Travel Diaries: Sao Martinho do Porto, Portugal

Over the next few days, I'll be sharing photos and stories about my recent trips to Portugal and Spain. xx
I recently remembered a snippet of conversation I had several years ago with one of my friends. It was one of those long, meandering talks about life and the future that used to happen so often during our college years.

We were--as we usually were--sitting on the carpeted hallway floor sharing a pint of Ben & Jerry's, and talking about travel. Places we'd been. Places we wanted to go to. I don't remember the exact words, but I remember saying something about how I never want to be one of those people who doesn't travel.

"You don't have to worry about that," he assured me. "That'll never be us because it's something that's important to us and so we'll always make it a priority. It'll just be part of our normal."

And in the dozen or so years since, this has definitely proven to be true.

Thanks in no small part to the incredible group of friends I made during those long, ice cream-fueled nights. These amazing people scattered around the country and world, doing awesome things, and every so often, we all meet up in different places to share, eat, and celebrate each other.

This is how we found ourselves spending a week in the Portuguese seaside village of Sao Martinho do Porto; a place I'd never even heard of until my best friend Ilana suggested it as the destination for celebrating her 30th birthday.
Sao Martinho is lovely. It's a quiet, seaside town on the Western coast of Portugal, about 1 hour north of Lisbon.

We rented a 3-bedroom villa for a week, during which we spent our days exploring nearby villages, and our evenings cooking elaborate feasts, drinking wine, and splashing around in the pool.


(Well, my friends splashed in the pool. The water was far too cold for my Latin blood, and so I stayed in the warmth of the sun, tanning, reading, and eating gigantic grapes.)

I really loved the food in Portugal. Simple, but abundant dishes made from freshly-caught seafood dominated the menu, and we indulged liberally.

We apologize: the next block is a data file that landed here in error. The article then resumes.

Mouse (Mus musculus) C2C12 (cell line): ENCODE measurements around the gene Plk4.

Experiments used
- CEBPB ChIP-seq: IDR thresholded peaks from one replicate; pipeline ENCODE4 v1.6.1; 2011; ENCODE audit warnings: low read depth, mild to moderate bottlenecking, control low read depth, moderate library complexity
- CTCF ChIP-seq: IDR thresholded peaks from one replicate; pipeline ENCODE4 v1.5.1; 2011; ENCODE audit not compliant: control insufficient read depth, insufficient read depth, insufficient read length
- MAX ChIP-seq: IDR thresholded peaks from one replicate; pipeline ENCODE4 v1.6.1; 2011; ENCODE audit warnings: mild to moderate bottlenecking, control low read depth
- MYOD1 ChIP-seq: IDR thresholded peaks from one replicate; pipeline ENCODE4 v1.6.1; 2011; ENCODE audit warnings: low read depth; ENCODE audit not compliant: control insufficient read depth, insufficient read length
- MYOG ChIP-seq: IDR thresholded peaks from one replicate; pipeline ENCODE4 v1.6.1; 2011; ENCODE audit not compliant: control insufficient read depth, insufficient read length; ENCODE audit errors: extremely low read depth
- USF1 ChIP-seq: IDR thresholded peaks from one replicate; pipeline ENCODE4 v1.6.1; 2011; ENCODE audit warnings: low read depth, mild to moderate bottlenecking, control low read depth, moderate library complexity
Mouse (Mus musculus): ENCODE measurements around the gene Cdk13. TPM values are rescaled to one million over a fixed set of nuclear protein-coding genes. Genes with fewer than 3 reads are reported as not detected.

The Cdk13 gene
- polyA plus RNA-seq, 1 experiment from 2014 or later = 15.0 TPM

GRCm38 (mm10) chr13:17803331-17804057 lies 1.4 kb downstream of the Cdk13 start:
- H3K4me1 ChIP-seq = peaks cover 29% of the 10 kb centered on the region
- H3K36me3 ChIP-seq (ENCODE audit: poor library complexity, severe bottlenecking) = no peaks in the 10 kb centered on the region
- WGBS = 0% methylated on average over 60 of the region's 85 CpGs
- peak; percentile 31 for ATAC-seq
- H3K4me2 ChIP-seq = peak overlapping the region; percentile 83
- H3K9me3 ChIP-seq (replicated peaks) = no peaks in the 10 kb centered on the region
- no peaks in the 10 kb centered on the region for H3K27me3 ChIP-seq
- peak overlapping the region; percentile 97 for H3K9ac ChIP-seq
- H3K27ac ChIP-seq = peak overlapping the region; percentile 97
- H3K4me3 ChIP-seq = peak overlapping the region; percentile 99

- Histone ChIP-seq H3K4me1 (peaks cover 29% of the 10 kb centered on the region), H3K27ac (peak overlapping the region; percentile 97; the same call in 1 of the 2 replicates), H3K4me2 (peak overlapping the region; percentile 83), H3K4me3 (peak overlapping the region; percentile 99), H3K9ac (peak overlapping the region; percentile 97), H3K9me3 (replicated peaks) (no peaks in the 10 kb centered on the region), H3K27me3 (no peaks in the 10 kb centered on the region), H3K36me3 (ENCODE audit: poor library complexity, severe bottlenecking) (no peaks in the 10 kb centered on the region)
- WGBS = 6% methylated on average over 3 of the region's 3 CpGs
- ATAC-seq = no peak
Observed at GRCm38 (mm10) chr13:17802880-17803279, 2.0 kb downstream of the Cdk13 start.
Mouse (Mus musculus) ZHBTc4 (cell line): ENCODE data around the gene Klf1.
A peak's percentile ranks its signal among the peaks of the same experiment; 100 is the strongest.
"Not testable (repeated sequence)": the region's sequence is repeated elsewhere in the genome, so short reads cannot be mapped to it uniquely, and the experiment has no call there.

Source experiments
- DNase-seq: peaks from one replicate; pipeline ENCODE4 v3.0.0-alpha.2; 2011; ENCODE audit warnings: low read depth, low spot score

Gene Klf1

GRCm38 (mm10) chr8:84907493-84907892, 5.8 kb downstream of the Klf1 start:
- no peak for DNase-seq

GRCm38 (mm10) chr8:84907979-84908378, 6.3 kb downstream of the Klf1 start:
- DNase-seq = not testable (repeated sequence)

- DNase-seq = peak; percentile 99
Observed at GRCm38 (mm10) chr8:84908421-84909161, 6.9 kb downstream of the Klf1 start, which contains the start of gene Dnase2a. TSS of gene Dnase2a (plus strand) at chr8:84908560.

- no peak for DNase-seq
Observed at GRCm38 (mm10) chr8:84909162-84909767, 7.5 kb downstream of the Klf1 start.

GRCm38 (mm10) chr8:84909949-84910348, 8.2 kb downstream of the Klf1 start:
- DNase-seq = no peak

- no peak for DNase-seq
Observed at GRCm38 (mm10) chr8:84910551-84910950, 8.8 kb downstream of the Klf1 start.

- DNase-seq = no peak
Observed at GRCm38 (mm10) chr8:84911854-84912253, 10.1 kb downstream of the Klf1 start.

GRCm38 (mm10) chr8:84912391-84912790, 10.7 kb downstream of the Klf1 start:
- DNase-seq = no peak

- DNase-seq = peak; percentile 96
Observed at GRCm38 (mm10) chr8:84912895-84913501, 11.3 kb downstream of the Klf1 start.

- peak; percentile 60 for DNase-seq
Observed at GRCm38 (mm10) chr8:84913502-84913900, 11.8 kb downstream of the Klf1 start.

One of my favorite meals was at a restaurant called Tasca no Cais, where we sat by the water and the waiter brought us the morning's catch to choose from.
We selected a stunning snapper that he brought to the back to grill to prepare for us.

While we waited, we sipped chilled Vinho Verde, and shared a plate of sauteed prawns served in a luscious garlic sauce, that I soaked up with thick pieces of broa--a local yeasted cornbread that I plan to recreate here soon.
We also ate chorizo. Or, rather, chouriço.

Served hot and grilled, it was the first of many (so many) that we would enjoy during our week in Portugal (and subsequent week in Spain).

When the fish was ready, our waiter brought it back to the table, where he filleted it and divided it between us (except Ilana, who does not each fish and instead got an order of incredible piri-piri chicken). 

They also brought out bowls filled with little round potatoes poached in olive oil, french fries, and the most perfect green beans I've ever had in my life.

They were thinly sliced, blanched and tossed with a salty, garlicky oil. I ate nearly the entire bowl myself and have been craving them ever since.
After our meal, we slowly walked back to our house through town, admiring the local architecture and tilework.



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